I first met Mark in 1957 or early 1958 when he made his first ever TV appearance. It was on the public TV station, where I ran the small Statehouse studio for Oregon public TV and radio. I remember Mark as a handsome, cheerful, almost too well dressed (cuffs with cufflinks) man, amiable and with a sense of humor. He came to the studio with his aides Travis Cross and Elections Director Freeman Holmer.
Soon after Freeman hosted and presented a weekly series at the station, focusing on different aspects of Oregon’s unique and important history of elections, such as the initiative and referendum. Mark appeared in at least two of these programs.
Later that year I met with Mark, then Oregon Secretary of State, along with State Treasurer Sig Unander and Gov. Robert Holmes. It was a meeting in the Governor’s office where I met these top state officials in their capacity as the Oregon Board of Control. They agreed to appropriate a small sum of money ($1,200) for me to spend in the production of a series of 12 documentaries about the Board of Control institutions—prison, mental hospital, schools for troubled girls and boys, etc.
From 1958 to 1960 I made those documentaries, unprecedented at that time, broadcast on the Oregon public station and then, also unprecedented, re-run on commercial TV stations in Portland and Medford. I managed to show the last of the films, about the severely retarded confined to Fairview Home, to the right people at CBS Reports – then run by Oregon-connected Fred Friendly and Washington-connected Edward R. Murrow. I was hired as a producer for that CBS series, a dream come true in part due to Mark’s support.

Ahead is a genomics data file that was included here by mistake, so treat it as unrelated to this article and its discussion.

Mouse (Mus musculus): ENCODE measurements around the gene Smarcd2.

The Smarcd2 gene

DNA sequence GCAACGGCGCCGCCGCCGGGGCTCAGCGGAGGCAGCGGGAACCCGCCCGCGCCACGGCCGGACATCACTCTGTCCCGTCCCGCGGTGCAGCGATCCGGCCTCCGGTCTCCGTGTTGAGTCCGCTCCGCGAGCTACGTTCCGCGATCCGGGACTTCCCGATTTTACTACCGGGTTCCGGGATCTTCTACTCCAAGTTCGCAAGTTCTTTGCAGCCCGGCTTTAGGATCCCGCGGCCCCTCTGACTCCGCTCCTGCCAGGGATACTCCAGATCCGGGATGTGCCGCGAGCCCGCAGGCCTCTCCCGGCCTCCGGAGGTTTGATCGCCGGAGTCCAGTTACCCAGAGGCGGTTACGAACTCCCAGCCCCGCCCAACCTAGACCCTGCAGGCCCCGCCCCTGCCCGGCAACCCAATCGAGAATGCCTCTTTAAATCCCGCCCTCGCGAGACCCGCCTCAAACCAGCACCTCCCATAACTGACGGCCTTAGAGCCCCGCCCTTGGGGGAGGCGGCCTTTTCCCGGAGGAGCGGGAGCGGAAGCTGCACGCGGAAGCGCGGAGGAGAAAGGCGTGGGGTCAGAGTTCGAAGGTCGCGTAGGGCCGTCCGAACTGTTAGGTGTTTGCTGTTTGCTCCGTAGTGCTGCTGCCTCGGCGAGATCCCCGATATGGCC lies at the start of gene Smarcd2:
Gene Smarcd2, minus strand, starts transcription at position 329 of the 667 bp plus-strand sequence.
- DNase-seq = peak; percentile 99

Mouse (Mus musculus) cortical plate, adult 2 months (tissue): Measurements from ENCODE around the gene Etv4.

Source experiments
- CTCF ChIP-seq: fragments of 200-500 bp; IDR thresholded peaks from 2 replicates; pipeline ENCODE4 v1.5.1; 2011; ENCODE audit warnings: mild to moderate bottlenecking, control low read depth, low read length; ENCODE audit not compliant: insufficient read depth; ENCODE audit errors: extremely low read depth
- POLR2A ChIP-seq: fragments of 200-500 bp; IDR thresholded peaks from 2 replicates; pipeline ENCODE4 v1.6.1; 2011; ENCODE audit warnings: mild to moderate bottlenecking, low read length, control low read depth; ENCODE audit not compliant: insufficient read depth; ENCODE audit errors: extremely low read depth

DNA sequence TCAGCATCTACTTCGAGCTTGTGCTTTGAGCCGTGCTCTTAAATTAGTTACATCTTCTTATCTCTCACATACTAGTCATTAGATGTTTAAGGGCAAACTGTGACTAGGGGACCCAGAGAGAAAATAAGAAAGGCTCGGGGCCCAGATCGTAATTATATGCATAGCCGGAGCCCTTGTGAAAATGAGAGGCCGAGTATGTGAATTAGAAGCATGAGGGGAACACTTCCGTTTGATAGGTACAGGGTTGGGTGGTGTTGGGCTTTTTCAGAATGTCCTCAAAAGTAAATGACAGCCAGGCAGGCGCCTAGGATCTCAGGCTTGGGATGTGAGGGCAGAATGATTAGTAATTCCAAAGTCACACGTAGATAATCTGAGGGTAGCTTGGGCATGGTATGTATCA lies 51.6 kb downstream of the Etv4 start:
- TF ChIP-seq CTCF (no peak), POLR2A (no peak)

But meanwhile I was also a journalist, covering Oregon for public radio and TV, and occasionally talking to Mark who was then Governor. I will always remember going to his home for dinner and to meet Antoinette, his wife, who invited me and others in the journalistic community.
When I became the New York Times reporter for Oregon in 1962 I quickly learned of that paper’s interest in Mark. Every time I wrote a story based on my interviewing him it became a front page item. Mark was then viewed as a leader of the liberal wing of the Republican Party and often it was speculated that he would be New York’s Governor Rockefeller’s ideal running mate in the 1964 Presidential race.
In late 1966 the National Governor’s Conference met, and I was assigned to cover it for CBS News. When the governor’s voted 49-1 to back Pres. Johnson’s leadership on the war in Vietnam, I was secretly pleased to see that Mark was the one governor who had cast the “no” vote.
Over the years that he was in the U.S. Senate I was delighted to see how he had voted for health and human services related projects for Oregon instead of the Pentagon pork barrel projects the rest of his fellow Senators did. His efforts led to an incredibly important legacy.
I’ve often regretted that I did not continue to keep in touch with Mark, although I often thought about him as an old friend. I will miss him.